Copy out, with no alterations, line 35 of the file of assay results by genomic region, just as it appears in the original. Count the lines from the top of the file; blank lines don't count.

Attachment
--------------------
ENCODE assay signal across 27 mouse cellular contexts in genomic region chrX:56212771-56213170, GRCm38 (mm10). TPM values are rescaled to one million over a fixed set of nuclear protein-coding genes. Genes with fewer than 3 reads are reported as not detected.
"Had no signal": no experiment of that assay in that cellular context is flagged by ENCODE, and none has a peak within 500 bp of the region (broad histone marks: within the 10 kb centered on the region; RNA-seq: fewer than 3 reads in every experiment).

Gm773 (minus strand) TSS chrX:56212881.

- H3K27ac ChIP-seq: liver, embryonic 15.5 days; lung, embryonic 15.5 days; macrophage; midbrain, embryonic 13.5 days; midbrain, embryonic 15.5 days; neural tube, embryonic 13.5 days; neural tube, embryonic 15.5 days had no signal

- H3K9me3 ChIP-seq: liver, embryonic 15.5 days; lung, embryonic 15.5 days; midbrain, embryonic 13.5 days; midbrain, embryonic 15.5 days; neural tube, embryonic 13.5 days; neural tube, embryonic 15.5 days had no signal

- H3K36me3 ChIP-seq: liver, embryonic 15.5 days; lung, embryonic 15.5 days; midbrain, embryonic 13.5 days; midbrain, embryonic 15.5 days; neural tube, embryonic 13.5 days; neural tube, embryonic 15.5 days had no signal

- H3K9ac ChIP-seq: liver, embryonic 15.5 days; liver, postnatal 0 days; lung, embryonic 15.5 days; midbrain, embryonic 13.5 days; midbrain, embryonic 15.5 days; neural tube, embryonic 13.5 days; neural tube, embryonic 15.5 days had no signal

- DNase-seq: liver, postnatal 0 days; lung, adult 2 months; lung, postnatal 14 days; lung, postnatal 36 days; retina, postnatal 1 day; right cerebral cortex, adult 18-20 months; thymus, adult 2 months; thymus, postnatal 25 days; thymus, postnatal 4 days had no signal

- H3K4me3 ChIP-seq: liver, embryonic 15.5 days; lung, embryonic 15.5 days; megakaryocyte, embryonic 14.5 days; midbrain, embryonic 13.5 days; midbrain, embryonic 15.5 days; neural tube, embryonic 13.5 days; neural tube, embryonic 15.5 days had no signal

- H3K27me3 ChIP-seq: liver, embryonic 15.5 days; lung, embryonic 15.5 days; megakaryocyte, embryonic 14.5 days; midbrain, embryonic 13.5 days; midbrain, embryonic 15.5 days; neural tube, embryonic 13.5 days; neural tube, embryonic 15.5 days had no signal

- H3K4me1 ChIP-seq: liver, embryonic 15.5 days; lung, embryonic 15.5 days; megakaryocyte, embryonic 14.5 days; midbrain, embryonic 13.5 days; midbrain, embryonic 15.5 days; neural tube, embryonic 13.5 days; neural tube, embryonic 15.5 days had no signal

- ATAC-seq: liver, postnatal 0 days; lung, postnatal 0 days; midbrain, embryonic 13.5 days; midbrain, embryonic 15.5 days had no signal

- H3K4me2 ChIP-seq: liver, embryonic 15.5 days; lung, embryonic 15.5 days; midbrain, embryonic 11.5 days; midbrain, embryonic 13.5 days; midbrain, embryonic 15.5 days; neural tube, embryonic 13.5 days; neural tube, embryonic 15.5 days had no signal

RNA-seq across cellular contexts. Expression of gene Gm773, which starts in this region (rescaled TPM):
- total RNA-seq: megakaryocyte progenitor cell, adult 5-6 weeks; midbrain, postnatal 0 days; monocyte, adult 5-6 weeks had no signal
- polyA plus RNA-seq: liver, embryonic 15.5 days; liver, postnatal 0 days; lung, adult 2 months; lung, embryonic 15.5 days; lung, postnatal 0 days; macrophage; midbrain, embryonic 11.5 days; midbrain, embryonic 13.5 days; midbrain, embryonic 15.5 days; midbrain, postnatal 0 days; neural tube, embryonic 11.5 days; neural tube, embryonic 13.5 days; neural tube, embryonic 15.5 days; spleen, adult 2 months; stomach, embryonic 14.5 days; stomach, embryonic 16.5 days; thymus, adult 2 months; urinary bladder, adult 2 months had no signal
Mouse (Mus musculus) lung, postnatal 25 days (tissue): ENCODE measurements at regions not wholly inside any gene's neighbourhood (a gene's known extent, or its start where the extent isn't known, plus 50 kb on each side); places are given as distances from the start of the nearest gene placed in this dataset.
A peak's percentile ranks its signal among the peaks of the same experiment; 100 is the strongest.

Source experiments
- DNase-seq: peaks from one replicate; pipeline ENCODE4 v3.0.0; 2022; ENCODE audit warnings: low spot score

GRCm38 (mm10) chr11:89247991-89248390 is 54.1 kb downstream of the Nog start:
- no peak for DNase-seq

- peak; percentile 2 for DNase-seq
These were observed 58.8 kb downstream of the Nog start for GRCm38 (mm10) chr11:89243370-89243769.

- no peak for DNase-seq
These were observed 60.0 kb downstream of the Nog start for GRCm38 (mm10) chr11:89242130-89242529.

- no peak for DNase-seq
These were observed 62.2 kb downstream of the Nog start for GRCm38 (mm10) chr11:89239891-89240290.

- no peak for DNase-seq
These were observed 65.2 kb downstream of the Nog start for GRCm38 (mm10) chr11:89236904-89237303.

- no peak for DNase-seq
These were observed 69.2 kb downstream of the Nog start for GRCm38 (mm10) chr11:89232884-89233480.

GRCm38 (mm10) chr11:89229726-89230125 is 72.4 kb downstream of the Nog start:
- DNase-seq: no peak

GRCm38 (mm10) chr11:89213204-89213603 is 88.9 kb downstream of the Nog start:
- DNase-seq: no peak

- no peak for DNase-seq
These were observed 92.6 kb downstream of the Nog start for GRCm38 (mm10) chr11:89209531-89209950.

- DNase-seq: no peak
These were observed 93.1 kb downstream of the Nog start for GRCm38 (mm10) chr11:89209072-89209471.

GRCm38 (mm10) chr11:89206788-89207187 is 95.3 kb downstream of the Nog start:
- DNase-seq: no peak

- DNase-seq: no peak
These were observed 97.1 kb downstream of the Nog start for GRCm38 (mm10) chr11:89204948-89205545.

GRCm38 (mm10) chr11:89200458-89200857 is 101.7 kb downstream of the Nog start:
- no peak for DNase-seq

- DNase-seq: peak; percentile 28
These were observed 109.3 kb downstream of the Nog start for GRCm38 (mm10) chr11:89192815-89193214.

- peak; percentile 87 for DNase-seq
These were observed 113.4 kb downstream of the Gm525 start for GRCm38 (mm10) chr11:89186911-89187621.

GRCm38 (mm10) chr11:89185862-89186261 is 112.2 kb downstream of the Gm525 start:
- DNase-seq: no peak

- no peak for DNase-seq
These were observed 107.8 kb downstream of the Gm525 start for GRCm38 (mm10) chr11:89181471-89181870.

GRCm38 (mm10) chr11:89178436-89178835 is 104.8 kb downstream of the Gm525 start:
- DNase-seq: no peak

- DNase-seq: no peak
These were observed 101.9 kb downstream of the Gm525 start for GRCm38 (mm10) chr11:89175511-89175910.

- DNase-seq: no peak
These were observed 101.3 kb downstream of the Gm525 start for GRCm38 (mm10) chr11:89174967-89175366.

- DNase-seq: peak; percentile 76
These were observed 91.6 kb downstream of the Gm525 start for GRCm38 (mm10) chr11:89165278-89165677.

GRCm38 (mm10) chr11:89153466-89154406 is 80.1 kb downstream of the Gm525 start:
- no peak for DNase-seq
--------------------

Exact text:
GRCm38 (mm10) chr11:89213204-89213603 is 88.9 kb downstream of the Nog start: